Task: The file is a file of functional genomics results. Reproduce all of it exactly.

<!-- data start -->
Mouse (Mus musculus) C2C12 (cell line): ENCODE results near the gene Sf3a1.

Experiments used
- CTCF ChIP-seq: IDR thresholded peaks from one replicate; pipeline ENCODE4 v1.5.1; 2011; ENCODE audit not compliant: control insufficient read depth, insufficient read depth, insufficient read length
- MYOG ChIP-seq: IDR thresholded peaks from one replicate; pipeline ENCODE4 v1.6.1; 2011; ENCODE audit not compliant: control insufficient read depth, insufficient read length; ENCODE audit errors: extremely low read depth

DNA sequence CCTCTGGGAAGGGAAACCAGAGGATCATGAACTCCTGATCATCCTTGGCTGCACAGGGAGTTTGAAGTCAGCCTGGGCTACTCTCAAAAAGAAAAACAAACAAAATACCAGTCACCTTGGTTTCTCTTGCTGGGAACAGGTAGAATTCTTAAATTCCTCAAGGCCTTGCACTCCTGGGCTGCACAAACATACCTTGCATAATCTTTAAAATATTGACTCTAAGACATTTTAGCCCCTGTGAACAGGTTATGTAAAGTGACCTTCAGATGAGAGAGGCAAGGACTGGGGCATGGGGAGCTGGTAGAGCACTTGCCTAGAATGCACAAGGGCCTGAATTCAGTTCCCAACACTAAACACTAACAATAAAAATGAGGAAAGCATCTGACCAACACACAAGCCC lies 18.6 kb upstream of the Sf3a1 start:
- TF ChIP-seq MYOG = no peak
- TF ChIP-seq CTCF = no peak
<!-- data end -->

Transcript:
Mouse (Mus musculus) C2C12 (cell line): ENCODE results near the gene Sf3a1.

Experiments used
- CTCF ChIP-seq: IDR thresholded peaks from one replicate; pipeline ENCODE4 v1.5.1; 2011; ENCODE audit not compliant: control insufficient read depth, insufficient read depth, insufficient read length
- MYOG ChIP-seq: IDR thresholded peaks from one replicate; pipeline ENCODE4 v1.6.1; 2011; ENCODE audit not compliant: control insufficient read depth, insufficient read length; ENCODE audit errors: extremely low read depth

DNA sequence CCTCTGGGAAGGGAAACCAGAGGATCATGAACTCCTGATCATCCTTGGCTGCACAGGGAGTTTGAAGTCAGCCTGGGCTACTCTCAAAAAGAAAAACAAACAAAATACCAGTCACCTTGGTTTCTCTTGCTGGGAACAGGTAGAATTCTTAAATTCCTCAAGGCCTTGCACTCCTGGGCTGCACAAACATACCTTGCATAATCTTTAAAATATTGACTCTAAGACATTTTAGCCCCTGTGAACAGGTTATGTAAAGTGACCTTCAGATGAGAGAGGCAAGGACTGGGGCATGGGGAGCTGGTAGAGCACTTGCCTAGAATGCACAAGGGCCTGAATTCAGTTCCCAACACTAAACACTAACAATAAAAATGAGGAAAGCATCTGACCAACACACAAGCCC lies 18.6 kb upstream of the Sf3a1 start:
- TF ChIP-seq MYOG = no peak
- TF ChIP-seq CTCF = no peak